Security Experts:

Connect with us

Hi, what are you looking for?

SecurityWeekSecurityWeek

Application Security

Google to Revoke OAuth 2.0 Tokens Upon Password Reset

A new OAuth 2.0 token revocation rule will soon cause third-party mail apps to stop syncing data upon user password change, Google revealed on Wednesday.

A new OAuth 2.0 token revocation rule will soon cause third-party mail apps to stop syncing data upon user password change, Google revealed on Wednesday.

This update to Google’s security policy was announced last year, but the company decided not to move forward with it for its Apps customers. However, after tweaking the rule to make it more admin-friendly, Google has finally decided to roll out the change starting on Oct. 5.

Google introduced OAuth 2.0 in September 2012 to boost the security of Gmail and Google Talk services, when it announced that the feature would be offering access to Google’s two-factor authentication features as well.

Although initially planned for a wider set of applications, the OAuth 2.0 token revocation rule will be limited to mail scopes only at launch, to “achieve the security benefits of this policy change with minimal admin confusion and end-user disruption,” Google says. App Script tokens and apps installed via the Google Apps Marketplace are not subject to the token revocation, the company said.

As soon as the planned change is in effect, however, third-party mail applications that include at least one mail scope will no longer sync data when the user password is reset. Data syncing will recommence as soon as a new OAuth 2.0 token has been granted (when the user re-authorizes with their Google account username and password).

The new policy change will affect mobile mail applications as well, Google says. This means that the owners of iOS devices who use the mail application that Apple included in the platform will have to re-authorize it with their Google account credentials when they change their password. The Gmail apps on both iOS and Android already require re-authorization upon password reset, and Google decided to enforce the security policy to third-party apps as well.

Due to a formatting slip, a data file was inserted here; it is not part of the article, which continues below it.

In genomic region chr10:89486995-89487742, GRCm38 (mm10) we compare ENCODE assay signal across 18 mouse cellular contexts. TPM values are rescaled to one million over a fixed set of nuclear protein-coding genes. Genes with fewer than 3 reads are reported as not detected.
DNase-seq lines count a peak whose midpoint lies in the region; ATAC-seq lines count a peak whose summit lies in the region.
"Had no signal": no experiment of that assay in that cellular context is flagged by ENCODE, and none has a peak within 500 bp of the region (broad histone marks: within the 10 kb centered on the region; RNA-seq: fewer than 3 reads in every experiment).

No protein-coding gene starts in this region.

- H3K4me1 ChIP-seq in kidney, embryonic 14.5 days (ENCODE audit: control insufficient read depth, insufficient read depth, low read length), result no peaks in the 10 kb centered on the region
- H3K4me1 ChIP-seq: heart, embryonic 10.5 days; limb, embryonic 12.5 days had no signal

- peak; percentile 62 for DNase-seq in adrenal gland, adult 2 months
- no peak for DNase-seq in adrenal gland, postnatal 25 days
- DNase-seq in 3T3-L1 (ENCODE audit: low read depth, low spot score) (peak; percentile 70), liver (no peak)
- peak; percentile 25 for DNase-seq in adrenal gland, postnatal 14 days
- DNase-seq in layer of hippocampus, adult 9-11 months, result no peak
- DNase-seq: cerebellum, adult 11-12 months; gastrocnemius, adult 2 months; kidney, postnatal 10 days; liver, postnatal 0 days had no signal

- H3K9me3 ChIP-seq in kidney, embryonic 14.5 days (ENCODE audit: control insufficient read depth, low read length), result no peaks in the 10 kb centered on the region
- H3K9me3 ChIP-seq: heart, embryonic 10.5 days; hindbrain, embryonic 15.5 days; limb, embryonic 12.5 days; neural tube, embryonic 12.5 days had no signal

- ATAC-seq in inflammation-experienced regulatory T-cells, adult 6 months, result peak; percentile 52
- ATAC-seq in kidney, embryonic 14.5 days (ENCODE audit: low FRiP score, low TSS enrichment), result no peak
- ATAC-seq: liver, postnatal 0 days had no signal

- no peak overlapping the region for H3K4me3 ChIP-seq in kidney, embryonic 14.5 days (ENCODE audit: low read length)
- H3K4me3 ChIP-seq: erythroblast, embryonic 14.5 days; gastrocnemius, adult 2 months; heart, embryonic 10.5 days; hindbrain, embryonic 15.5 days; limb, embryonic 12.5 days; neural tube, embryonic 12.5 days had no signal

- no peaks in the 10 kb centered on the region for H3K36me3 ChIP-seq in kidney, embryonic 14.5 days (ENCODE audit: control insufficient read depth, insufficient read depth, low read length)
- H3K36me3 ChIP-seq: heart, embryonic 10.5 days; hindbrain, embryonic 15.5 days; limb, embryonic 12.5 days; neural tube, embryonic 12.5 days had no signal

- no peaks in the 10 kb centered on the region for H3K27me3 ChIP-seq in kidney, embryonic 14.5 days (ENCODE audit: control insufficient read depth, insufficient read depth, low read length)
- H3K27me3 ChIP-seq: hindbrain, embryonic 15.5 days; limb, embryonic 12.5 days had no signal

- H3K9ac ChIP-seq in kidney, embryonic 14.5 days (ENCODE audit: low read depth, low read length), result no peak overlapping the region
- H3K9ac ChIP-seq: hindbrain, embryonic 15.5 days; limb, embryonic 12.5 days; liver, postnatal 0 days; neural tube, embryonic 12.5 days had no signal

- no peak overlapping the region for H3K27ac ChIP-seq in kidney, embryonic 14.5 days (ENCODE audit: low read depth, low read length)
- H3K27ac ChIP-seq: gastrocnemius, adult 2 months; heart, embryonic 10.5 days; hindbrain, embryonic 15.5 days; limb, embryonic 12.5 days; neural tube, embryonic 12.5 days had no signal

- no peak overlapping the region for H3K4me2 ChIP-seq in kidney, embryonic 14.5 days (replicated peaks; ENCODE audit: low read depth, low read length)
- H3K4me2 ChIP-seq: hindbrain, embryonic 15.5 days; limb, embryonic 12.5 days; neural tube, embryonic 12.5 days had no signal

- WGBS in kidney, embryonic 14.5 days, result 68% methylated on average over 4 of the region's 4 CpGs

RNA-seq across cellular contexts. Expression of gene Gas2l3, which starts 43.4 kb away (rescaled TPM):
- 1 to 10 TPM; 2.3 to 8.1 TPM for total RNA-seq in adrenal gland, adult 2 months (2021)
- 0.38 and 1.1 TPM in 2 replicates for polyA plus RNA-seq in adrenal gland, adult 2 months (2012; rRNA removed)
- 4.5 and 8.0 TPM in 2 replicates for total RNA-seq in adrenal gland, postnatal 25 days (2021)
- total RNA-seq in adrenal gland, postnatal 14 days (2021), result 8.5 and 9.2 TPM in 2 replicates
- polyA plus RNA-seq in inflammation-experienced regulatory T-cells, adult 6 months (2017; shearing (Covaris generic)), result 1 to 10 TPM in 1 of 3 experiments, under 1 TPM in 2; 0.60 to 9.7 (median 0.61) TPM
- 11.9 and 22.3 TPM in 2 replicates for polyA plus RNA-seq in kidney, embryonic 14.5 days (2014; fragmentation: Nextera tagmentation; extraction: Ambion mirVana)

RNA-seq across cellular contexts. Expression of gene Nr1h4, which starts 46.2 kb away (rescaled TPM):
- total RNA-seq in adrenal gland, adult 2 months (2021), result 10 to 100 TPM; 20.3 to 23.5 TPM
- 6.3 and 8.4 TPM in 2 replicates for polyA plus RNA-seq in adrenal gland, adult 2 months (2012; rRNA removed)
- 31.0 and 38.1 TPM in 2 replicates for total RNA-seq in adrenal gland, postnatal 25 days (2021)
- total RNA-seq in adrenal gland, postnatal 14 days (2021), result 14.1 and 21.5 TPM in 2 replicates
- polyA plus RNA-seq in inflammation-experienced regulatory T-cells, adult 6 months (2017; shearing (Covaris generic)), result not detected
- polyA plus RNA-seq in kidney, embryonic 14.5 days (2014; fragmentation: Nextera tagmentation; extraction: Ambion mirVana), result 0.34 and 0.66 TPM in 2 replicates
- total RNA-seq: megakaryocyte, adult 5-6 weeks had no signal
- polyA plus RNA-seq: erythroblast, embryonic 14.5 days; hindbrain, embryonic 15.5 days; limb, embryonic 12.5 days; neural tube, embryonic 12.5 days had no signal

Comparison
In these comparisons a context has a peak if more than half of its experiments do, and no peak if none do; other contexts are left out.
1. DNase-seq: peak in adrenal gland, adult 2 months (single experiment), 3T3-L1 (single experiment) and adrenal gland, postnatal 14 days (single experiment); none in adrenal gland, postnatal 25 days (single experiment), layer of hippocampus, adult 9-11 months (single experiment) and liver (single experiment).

The change will take effect on October 5, 2016, when it will launch to both Rapid and Scheduled releases. Google has already published a Help Center article and FAQ to offer additional information on the change. The company also notes that it will communicate in advance when additional scopes will be added to the policy.

“Please note that password changes alone should not be relied upon for account security. If you suspect an account may be compromised, use the checklist in the Help Center to ensure that your users’ accounts are secure,” the company also says.

Related: Gmail Flags Unauthenticated Messages, Dangerous URLs

Related: Google Enhances Security Alerts in Gmail

Written By

Ionut Arghire is an international correspondent for SecurityWeek.

Click to comment

Expert Insights

Related Content

Application Security

Cycode, a startup that provides solutions for protecting software source code, emerged from stealth mode on Tuesday with $4.6 million in seed funding.

Application Security

Drupal released updates that resolve four vulnerabilities in Drupal core and three plugins.

Application Security

PayPal is alerting roughly 35,000 individuals that their accounts have been targeted in a credential stuffing campaign.

Application Security

A CSRF vulnerability in the source control management (SCM) service Kudu could be exploited to achieve remote code execution in multiple Azure services.

Application Security

Many developers and security people admit to having experienced a breach effected through compromised API credentials.

Application Security

A new report finds that barely 1% of all SBOMs being generated today meets the “minimum elements” defined by the U.S. government.

Application Security

A security vulnerability identified on AliExpress, the wholesale marketplace owned by the Chinese e-commerce giant Alibaba, could have been exploited by hackers to hijack...

Application Security

Electric car maker Tesla is using the annual Pwn2Own hacker contest to incentivize security researchers to showcase complex exploit chains that can lead to...